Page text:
What is the Consent Process before the Procedure?
A physician will request your consent for Fibroid Tumor Removal procedure using an Informed Consent Form.
Consent for the Procedure: A “consent” is your approval to undergo a procedure. A consent form is signed after the risks and benefits of the procedure, and alternative treatment options, are discussed. This process is called informed consent.
You must sign the forms only after you are totally satisfied by the answers to your questions. In case of minors and individuals unable to personally give their consent, the individual’s legal guardian or next of kin, shall give their consent for the procedure.
What Tests are needed, before the Fibroid Tumor Removal surgical procedure?
Prior to a Fibroid Tumor Removal procedure, the patient may need to undergo certain tests, such as:
- A pelvic exam by a physician, which may show a change in the shape of the uterus. It can be difficult to diagnose fibroids, especially in obese patients
- An ultrasound may be done to confirm the diagnosis of fibroids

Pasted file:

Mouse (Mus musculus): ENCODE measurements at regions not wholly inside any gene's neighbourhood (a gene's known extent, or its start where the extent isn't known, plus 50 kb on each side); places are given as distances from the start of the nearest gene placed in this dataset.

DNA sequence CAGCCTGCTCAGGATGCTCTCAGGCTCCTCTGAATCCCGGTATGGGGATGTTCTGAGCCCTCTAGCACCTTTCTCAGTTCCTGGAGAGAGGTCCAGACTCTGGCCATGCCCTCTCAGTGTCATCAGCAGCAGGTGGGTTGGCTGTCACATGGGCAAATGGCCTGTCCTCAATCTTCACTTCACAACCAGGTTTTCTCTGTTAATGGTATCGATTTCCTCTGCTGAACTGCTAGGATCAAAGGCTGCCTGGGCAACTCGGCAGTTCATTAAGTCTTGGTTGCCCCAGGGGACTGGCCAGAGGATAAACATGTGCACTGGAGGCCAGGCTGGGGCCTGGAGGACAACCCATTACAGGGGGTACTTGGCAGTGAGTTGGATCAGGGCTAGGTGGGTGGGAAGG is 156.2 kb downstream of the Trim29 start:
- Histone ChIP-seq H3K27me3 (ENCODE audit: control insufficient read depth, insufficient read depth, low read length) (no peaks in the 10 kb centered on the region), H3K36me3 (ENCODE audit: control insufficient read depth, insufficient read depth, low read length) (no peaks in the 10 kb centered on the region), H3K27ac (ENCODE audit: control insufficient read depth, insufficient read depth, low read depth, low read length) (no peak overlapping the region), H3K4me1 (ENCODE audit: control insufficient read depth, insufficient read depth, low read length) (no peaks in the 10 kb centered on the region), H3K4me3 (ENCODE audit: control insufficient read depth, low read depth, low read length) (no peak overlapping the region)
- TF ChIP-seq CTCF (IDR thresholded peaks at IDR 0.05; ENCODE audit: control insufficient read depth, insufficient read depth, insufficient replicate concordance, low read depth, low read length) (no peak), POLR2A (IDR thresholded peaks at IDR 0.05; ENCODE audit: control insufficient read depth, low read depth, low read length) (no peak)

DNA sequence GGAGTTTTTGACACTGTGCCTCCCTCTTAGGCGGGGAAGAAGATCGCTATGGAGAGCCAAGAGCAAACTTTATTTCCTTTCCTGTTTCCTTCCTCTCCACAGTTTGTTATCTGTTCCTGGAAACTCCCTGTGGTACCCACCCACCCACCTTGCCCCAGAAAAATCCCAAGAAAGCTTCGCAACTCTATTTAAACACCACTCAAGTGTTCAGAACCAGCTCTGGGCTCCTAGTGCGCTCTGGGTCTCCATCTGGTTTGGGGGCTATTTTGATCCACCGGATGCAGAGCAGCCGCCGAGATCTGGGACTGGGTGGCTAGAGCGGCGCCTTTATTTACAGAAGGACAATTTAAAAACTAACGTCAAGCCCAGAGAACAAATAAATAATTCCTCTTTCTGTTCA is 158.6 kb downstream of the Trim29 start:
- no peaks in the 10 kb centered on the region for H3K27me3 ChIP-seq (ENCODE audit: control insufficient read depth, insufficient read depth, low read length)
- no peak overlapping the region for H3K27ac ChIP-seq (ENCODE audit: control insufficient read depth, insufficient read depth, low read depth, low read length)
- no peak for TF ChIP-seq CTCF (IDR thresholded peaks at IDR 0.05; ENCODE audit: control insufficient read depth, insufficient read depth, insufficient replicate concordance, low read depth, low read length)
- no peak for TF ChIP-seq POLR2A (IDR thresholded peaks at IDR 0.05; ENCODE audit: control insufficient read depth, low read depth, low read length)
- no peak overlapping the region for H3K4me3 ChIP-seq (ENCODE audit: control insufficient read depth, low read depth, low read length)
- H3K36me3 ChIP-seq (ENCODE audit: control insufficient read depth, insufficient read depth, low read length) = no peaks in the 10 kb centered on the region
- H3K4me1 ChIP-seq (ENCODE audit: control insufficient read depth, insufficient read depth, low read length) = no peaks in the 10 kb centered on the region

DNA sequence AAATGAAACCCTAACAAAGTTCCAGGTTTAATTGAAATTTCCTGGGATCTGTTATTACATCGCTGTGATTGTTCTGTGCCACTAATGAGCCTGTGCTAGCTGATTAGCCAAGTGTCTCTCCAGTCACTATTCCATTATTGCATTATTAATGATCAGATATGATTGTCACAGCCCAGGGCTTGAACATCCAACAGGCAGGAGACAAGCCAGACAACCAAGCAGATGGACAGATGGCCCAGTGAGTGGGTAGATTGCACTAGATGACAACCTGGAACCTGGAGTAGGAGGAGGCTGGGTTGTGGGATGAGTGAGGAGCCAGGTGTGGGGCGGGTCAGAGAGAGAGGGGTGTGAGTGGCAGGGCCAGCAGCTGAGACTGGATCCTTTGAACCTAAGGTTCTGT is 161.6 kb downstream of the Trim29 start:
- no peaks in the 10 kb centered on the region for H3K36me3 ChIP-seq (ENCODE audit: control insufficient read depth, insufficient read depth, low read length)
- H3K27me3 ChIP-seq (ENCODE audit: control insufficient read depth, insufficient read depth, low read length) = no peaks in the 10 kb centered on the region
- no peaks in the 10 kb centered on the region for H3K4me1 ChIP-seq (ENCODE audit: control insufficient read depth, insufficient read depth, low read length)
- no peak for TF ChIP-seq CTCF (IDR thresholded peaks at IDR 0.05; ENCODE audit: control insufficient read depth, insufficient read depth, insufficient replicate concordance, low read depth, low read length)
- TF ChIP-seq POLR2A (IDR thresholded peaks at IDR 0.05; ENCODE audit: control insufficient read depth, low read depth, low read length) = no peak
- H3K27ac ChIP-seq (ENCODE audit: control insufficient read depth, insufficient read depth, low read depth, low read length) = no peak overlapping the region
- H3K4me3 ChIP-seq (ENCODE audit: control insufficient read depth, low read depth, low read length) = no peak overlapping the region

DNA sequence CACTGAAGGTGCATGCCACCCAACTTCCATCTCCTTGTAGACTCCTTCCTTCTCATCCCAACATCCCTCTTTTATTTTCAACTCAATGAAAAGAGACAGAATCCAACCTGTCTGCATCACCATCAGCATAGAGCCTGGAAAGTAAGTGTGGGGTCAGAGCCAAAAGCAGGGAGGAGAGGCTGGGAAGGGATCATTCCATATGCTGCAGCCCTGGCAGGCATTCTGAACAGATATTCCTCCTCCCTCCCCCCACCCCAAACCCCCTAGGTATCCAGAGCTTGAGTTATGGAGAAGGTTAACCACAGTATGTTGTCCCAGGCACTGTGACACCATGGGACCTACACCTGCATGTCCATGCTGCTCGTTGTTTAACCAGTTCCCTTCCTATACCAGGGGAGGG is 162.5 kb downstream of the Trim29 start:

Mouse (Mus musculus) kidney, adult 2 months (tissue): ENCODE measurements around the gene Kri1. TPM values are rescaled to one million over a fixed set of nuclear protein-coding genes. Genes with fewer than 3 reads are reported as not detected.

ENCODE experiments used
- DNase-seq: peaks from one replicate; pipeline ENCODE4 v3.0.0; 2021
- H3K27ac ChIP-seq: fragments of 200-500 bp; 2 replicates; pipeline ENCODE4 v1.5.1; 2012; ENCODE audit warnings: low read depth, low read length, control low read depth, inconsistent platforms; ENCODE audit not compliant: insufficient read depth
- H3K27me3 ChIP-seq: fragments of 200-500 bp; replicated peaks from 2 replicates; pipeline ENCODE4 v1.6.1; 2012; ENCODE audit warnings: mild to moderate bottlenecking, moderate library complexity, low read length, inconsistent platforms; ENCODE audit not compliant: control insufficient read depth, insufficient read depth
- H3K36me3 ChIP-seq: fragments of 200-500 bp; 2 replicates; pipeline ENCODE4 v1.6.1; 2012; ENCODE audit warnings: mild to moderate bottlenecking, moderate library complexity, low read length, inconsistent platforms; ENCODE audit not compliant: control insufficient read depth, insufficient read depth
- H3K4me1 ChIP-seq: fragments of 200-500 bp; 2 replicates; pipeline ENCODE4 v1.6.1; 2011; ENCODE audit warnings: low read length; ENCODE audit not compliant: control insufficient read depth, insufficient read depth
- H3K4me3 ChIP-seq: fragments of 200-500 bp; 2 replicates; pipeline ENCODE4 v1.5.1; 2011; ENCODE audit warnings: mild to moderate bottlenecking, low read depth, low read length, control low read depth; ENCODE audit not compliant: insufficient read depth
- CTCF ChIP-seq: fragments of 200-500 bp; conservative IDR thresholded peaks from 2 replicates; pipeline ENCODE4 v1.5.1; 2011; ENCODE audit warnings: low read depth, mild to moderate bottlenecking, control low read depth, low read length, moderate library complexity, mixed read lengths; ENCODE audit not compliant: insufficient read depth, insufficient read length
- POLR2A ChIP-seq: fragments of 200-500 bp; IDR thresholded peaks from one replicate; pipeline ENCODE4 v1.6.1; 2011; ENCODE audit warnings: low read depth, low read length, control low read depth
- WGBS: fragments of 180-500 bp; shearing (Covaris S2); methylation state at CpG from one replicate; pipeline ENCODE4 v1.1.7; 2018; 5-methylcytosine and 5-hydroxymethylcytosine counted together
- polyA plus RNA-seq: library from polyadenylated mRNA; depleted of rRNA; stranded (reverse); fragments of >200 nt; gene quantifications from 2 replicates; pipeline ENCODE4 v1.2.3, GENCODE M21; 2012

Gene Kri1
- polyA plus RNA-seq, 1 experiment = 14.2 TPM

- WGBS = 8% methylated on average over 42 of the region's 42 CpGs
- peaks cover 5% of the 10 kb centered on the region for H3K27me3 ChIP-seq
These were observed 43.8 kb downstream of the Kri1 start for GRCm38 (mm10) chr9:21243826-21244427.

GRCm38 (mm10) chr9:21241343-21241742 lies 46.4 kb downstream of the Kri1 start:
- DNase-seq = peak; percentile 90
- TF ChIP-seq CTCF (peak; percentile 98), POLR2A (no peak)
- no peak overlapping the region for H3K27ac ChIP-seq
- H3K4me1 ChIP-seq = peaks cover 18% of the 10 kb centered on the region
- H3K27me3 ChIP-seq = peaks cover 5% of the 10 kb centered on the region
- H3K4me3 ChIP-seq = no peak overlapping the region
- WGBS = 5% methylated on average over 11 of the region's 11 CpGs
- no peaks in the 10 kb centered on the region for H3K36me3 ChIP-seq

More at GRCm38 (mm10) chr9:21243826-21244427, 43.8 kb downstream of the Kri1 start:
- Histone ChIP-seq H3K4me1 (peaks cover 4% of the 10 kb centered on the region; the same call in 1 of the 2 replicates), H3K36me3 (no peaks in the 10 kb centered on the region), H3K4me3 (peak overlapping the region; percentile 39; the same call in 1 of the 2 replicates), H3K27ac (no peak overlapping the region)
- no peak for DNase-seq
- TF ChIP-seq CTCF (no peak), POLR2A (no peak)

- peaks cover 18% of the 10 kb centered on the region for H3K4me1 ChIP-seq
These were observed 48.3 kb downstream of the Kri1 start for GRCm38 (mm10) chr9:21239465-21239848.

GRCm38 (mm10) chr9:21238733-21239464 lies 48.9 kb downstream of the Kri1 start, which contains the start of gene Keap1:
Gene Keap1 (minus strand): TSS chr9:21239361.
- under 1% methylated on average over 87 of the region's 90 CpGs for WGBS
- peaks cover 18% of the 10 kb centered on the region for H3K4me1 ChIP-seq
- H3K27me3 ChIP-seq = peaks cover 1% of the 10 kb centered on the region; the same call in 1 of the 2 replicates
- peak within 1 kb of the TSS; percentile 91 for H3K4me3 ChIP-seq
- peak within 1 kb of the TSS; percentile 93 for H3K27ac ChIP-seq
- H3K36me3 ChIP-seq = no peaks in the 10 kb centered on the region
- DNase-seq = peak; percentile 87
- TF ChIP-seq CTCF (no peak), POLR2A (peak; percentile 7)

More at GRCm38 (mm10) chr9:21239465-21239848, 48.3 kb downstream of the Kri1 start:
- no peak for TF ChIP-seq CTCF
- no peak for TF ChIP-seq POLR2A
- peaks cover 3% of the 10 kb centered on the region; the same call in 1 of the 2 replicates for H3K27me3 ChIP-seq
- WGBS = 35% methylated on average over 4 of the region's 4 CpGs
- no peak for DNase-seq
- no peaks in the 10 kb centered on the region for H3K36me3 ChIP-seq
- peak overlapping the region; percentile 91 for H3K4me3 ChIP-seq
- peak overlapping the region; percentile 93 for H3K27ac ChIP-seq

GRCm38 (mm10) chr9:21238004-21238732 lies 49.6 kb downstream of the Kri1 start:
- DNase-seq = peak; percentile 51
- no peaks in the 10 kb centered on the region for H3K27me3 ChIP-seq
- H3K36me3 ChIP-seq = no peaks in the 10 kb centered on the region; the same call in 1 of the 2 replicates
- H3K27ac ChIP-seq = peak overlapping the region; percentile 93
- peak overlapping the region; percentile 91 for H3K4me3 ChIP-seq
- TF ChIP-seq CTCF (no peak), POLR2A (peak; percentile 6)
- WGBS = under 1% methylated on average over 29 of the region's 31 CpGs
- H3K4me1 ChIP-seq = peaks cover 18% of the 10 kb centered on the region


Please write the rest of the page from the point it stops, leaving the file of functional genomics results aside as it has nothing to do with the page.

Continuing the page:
- In some cases, a pelvic MRI is performed
What are some Questions for your Physician?
Some of the basic questions that you might ask your physician are as follows:
- What is a Fibroid Tumor Removal procedure?
- Why is this procedure necessary? How will this procedure help?
- What does the procedure involve?
- How soon should I get it done? Is there an emergency?
- Who are the medical personnel involved in this procedure?
- What are the risks while performing the procedure?
- What are the possible complications that might take place, during recovery?
- How long will it take to recover? When can I resume normal work?
- How many such procedures have you (the physician) performed?
- Are there any lifestyle restrictions or modifications required, after the procedure is performed?
- Are there any follow-up tests, periodic visits to the healthcare facility required, after the procedure?
- Is there any medication that needs to be taken for life, after the procedure?
- What are the costs involved?
During the Fibroid Tumor Removal surgical procedure:
What kind of Anesthesia is given, during the Procedure?
General anesthesia or spinal anesthesia is administered, during the Fibroid Tumor Removal procedure.